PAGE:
It was at that moment that I decided to go into one of the only open storefronts, a Dunkin’ Donuts.  24 hours.  At going in, I would regret opening that door the minute I entered the warmth and silence of my usual haven for reasonably priced coffee and donuts.  The stench was unbearable.  Have you ever had a dead mouse in your apartment?   It smells like dead leaves and rotting vegetables.  The stench is unforgettable.  Well, almost immediately I felt like vomiting.  I covered my entire mouth and nose with my scarf.  But even then, that particular smell of death still permeated my lungs.  Death and donuts.  I saw one of the cashier’s bodies strewn across the counter still clutching a now gone cold cup of coffee.  Another cashier was lying on the floor under the donut display where some Boston Creams were blocking a view of her disfigured and rotting face. 

            I saw other bodies too.  A West Indian woman clutching a toddler to her breast.  A little girl not past the age of two or three.  The woman had long, grey and brown dreadlocks which covered most of her face.  I, however, could see the dried blood seeping from her mouth.  The little girl had blood all over her dress.  Her tiny hand was clutching a chocolate munchkin in a napkin.  I turned away in horror.  Then I noticed an elderly Chinese man seated in a chair, slumped over a table.  His hot beverage spilled and sticky all over the tiled floor.  There was a pool of blood under his face that mixed in with whatever he had been drinking. 

            What had happened here?  Murder?  Carbon Monoxide poisoning?  This Dunkin Donuts had a Grade Pending after all.  I ran out of the Dunkin Donuts and screamed a blood curdling horror movie scream.  Nothing.  No one came running.  No undead came shuffling down the street.  Whatever had happened had possibly involved the entire neighborhood, the entirety of New York City.  Maybe even the whole nation, the whole world.  I then realized that I couldn’t make any calls because I had left my cell phone to charge at home.  A common occurrence when I ran out quickly to pick up a few things at the grocery store.  Thank goodness for my photographic memory.  So, I went back into the Dunkin Donuts and noticed the Iphone on the floor right next to the dreadlocked woman.  I picked it up.

            I went back outside and did what anyone living in the 21st century would do.  I tried to call my girlfriend, Marita.  I kept getting a fast paced beep. Busy.  Busy.  Busy.  I tried to call her again.  Nothing.  All the lines must be tied up, that or dare I say it, dead.  I tried calling 911.  A nasalized voice said ‘I’m sorry, but the party you’re trying to reach is unavailable.’  Unavailable?  How could the NYPD be ‘unavailable’?  What exactly was going on?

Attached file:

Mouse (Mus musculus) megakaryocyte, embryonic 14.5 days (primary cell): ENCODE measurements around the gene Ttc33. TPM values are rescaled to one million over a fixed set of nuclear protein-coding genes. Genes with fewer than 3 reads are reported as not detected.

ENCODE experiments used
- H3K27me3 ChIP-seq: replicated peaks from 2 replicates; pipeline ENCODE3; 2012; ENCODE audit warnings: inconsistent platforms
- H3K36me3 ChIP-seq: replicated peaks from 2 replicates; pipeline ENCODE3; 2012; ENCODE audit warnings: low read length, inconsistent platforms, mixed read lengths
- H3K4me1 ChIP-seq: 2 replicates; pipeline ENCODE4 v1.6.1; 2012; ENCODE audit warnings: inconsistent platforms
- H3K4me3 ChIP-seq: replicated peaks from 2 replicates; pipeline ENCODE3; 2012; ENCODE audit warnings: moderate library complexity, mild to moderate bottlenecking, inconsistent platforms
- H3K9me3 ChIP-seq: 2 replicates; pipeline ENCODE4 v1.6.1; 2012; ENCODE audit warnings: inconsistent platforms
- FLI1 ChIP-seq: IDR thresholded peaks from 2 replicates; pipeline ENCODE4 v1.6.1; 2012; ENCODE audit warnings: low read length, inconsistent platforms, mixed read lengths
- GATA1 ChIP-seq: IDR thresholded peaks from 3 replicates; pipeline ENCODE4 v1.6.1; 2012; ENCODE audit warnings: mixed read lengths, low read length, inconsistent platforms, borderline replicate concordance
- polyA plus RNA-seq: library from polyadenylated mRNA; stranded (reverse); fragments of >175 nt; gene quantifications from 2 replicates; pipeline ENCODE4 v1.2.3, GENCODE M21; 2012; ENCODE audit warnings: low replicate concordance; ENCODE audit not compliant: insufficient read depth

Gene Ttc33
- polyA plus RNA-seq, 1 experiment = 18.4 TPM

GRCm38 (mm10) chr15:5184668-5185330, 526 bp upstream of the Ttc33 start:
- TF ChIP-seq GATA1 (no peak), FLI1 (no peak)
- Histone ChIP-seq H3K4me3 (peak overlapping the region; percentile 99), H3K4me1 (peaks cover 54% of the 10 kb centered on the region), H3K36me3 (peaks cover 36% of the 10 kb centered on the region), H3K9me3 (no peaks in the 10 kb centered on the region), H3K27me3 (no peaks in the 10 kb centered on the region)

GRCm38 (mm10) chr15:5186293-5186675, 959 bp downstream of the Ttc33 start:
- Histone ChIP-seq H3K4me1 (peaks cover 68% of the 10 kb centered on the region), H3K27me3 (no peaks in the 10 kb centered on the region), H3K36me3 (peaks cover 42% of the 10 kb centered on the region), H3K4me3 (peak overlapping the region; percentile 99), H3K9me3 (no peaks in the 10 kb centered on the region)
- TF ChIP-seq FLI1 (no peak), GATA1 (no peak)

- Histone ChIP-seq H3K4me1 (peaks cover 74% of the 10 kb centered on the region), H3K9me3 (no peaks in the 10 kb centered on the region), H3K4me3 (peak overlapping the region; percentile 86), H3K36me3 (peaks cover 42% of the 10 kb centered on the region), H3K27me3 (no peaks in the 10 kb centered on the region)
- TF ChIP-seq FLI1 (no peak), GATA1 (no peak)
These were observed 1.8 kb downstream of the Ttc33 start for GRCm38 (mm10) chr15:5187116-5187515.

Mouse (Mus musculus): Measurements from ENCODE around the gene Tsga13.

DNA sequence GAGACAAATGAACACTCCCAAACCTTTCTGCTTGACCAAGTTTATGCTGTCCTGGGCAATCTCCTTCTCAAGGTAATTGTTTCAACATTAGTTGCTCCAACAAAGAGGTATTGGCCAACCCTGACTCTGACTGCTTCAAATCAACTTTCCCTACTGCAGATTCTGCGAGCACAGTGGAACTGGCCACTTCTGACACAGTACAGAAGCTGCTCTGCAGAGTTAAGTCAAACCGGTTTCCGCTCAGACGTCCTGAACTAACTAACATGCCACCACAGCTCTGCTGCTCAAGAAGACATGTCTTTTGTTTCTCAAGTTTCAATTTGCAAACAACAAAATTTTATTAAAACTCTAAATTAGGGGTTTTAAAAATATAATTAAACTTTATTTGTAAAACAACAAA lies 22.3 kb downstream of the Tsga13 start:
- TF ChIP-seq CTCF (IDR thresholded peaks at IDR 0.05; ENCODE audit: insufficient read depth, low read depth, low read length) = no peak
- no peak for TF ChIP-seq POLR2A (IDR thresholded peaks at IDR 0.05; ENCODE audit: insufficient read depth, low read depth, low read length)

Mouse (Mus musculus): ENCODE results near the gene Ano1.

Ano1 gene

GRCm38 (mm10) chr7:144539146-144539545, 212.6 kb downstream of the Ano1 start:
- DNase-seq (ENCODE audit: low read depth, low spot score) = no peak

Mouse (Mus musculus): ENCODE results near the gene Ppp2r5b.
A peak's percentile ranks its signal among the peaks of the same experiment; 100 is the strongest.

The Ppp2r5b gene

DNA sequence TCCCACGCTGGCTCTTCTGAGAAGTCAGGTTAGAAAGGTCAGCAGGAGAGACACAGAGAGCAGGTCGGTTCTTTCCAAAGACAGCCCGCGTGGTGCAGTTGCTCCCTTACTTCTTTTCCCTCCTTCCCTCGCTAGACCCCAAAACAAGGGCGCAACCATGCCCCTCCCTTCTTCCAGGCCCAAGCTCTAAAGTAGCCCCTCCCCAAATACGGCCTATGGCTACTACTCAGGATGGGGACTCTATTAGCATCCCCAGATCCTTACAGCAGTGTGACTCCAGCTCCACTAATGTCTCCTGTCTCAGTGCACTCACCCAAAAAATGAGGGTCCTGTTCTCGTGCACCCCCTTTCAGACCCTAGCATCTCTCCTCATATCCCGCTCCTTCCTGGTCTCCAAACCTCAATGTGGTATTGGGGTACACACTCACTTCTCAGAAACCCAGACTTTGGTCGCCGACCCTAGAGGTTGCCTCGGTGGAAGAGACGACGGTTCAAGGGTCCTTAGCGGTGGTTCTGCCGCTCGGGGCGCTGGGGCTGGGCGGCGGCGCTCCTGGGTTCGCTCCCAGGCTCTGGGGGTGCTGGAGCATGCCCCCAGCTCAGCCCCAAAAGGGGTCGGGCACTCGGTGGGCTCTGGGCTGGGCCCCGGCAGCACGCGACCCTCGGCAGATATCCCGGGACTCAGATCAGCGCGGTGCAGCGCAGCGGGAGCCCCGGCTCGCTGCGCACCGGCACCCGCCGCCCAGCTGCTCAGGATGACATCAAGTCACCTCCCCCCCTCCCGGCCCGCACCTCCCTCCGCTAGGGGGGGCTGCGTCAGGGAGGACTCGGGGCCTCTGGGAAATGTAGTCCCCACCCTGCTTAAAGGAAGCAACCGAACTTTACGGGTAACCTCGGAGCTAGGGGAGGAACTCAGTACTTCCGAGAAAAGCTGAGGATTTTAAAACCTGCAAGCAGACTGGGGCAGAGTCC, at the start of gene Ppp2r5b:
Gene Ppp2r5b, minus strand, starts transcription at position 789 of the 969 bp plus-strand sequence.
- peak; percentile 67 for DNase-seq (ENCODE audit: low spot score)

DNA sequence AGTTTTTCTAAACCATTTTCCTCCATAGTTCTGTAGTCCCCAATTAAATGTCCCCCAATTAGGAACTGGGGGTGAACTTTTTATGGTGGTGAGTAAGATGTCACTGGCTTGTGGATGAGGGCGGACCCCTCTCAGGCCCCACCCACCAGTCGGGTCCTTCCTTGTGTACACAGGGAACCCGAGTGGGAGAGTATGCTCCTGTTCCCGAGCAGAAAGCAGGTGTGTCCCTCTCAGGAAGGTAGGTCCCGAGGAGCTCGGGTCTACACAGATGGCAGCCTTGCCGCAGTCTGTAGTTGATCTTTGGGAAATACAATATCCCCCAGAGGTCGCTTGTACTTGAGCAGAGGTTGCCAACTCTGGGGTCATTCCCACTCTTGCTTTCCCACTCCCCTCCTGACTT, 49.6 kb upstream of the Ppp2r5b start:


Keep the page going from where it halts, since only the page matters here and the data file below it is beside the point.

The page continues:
I walked up and down Flatbush Avenue.  Either stores had their grey metal gates up or the ones that were open had the same internal organs as the Dunkin Donuts.  I would look in the glass window and see bodies on the floor, on the register, strewn out over clothing racks, hands outstretched like mannequins of the macabre. 

            It was the one time in my life, being a New Yorker that I longed for company.  I wanted to hear a voice or a laugh.  To breathe in cigarette smoke or car exhaust would mean an explanation.  Seeing a vagrant or widowed housewife would mean I could understand.  It was like my senses were handicapped, AWOL. 

            I tried calling a slue of phone numbers.  All of them got the same response.  Everyone I knew was quite possibly dead.  Their fate being similar to every corpse I had already seen.  Why weren’t there any bodies laying in the street?  Was everyone waiting for death silently in the warmth of modernity?  That’s when I saw it.  A pillar of smoke and flames.  There was a massive pile-up of cars down by Caton Avenue, by the Caton Market.  When it happened, it must have blocked off all traffic.  Semi-trucks and mini vans, livery cabs and sedans, vans and city buses.  There were about fifty or sixty vehicles and more stretched out past my field of vision.  I didn’t have to go any closer to see that each driver was dead and rotting like the bodies I first saw in Dunkin Donuts.

            Whatever traffic there had been on either side of Flatbush must have created one giant human puzzle of carnage.  A barrier to any cars and buses getting through to the part of Flatbush I had been walking down.  And in this reality, no bodies came walking out of the flames.  Everyone was dead as reality.  Nothing supernatural about burning flesh and bloodied corpses. 
At least I wouldn’t have to worry about fending off swarms of mobs, dead or undead.  I could still waltz into the grocery and get needed supplies.  Well, first thing on my list would be a cloth mask.  A few dozen packs of them.  Maybe an air freshener or two to stick on the inside of my scarf.  Apple Cinnamon or Hawaiian Breeze?  Funny how I still had these choices of an American consumer.  Yet all of the people coming up with the ideas for flavors and advertising were probably now deceased.  Their products would live on with the memory of the minds that came up with their concepts at a board meeting.
            What would I do now?  Well I guess I had an eternity to figure that out.  Maybe I’d just find a penthouse overlooking Central Park, one devoid of bodies.  Could I look for other people like me?  Did I want to find anyone?  Yes, I think so.  Today Brooklyn.  Tomorrow Manhattan.  Then Queens, the Bronx.  Staten Island if I could get to it at all.  The rest of Long Island.  Rochester, Albany, Schenectady, Buffalo.  Pennsylvania, Massachusetts, Vermont.  South America, Mexico, Alaska.  I’d go anywhere my feet or a vehicle could take me. The world was now at my fingertips. 

            Just put in my Ipod headphones.  Continue to walk on and explore my new world.  That’s what I would do.  “I know you didn’t realize that the city was gone.  You thought there would be advertisements to give you something to go on.  And so we search the sky for any flashing signs.  We’ve gone too far beyond the borders, it’s just you and I.  And if this is the end, best place I’ve ever been.  It feels so good to just get lost sometimes.  Only the horses.”  Yes, indeed, now it’s only just me and the horses.